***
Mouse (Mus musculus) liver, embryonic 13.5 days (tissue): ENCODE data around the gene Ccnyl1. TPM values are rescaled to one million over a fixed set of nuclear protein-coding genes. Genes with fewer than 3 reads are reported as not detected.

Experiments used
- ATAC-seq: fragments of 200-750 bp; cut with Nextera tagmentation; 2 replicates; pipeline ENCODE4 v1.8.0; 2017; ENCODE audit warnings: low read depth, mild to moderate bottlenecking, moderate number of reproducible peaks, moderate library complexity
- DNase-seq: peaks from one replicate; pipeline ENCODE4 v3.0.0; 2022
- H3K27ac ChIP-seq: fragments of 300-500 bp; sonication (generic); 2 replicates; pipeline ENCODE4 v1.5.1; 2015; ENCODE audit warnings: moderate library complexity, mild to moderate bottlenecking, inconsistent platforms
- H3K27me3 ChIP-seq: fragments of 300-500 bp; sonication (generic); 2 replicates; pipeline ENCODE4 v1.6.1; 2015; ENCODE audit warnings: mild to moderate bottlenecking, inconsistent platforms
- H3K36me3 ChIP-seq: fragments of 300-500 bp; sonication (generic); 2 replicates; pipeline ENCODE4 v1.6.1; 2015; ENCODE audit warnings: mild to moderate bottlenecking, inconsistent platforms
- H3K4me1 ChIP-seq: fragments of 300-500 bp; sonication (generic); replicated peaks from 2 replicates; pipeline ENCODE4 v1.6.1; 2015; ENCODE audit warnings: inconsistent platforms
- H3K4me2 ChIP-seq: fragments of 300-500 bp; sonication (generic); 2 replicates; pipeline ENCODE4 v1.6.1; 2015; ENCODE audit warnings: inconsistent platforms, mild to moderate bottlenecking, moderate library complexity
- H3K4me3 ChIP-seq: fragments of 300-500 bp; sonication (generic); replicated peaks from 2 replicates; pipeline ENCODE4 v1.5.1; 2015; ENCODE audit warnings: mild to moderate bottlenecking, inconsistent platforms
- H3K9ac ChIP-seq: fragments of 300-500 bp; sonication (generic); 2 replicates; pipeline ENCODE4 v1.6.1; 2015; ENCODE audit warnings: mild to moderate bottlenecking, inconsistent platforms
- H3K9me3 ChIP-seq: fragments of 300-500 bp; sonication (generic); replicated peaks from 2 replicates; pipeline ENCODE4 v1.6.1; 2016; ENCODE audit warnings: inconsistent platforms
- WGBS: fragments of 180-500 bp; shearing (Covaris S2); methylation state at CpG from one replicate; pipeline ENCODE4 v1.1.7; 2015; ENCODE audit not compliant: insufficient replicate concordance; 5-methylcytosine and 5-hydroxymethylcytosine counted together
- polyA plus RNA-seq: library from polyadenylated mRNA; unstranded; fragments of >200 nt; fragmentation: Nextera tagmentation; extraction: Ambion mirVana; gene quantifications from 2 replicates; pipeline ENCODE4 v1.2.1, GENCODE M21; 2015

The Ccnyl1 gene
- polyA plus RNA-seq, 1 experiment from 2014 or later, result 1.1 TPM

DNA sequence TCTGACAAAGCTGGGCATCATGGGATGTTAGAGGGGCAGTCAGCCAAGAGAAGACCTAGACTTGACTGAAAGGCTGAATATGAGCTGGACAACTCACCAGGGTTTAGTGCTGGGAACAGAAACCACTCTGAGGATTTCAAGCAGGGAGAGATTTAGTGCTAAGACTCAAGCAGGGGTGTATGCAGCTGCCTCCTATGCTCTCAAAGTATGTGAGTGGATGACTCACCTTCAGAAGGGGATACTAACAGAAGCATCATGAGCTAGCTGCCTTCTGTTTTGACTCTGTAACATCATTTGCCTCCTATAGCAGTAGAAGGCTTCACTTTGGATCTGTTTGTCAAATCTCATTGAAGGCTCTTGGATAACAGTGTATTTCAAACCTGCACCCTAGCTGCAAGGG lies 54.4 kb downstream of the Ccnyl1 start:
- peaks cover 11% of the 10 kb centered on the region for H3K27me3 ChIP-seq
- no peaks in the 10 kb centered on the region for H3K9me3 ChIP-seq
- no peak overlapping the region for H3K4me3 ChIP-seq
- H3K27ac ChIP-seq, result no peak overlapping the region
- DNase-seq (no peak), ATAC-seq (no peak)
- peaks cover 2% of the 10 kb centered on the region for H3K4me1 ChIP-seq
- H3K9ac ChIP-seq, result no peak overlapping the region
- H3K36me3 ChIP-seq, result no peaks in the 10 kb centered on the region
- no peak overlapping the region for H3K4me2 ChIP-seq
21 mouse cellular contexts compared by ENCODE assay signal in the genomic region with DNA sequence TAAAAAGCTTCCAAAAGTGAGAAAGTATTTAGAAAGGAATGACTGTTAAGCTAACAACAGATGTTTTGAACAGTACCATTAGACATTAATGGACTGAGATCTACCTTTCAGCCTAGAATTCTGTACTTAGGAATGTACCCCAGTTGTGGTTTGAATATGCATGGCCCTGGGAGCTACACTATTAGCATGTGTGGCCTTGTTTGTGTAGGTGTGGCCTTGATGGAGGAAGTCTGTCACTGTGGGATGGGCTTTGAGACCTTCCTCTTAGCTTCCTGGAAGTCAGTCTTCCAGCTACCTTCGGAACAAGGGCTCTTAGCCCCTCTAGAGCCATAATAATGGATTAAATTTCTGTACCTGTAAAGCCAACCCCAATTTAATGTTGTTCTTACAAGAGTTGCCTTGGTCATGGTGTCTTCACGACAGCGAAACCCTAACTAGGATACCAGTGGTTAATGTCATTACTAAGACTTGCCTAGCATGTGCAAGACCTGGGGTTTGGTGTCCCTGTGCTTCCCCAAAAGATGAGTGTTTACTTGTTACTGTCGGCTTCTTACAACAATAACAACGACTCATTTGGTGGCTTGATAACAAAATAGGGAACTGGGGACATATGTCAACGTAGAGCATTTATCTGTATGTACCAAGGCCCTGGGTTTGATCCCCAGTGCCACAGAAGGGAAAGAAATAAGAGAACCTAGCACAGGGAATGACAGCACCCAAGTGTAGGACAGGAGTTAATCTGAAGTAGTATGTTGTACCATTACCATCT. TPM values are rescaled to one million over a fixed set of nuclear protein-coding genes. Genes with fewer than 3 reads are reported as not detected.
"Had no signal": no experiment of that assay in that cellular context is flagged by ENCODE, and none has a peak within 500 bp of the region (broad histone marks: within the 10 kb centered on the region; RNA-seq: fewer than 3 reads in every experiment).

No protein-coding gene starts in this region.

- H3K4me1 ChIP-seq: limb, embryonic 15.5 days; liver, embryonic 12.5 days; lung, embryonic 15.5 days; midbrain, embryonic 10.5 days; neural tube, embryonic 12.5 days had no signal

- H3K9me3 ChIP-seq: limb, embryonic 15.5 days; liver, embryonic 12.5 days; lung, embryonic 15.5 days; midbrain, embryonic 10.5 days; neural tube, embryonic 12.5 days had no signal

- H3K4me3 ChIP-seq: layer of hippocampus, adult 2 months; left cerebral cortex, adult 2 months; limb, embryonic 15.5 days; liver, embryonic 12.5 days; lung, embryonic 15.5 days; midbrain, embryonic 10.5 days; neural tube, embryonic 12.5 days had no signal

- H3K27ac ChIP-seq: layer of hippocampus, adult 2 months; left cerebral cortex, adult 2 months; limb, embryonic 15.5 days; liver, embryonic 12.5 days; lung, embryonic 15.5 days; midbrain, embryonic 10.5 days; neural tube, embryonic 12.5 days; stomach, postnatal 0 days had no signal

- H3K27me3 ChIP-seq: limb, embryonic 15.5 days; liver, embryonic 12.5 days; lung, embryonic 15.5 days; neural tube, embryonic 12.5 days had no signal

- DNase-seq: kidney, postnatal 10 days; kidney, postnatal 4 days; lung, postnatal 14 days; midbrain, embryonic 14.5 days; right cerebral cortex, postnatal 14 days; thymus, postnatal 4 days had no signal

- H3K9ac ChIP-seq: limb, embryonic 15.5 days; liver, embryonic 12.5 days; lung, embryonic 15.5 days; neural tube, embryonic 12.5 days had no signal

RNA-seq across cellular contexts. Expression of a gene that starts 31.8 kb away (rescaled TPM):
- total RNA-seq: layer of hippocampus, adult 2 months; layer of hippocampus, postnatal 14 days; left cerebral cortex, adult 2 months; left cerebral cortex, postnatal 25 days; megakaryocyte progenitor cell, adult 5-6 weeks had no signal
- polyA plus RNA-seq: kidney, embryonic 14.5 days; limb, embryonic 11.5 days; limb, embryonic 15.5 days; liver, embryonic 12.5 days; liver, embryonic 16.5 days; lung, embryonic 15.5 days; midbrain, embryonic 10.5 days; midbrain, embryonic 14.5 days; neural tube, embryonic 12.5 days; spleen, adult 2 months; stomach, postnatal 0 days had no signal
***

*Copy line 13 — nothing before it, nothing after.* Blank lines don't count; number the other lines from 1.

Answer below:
- WGBS: fragments of 180-500 bp; shearing (Covaris S2); methylation state at CpG from one replicate; pipeline ENCODE4 v1.1.7; 2015; ENCODE audit not compliant: insufficient replicate concordance; 5-methylcytosine and 5-hydroxymethylcytosine counted together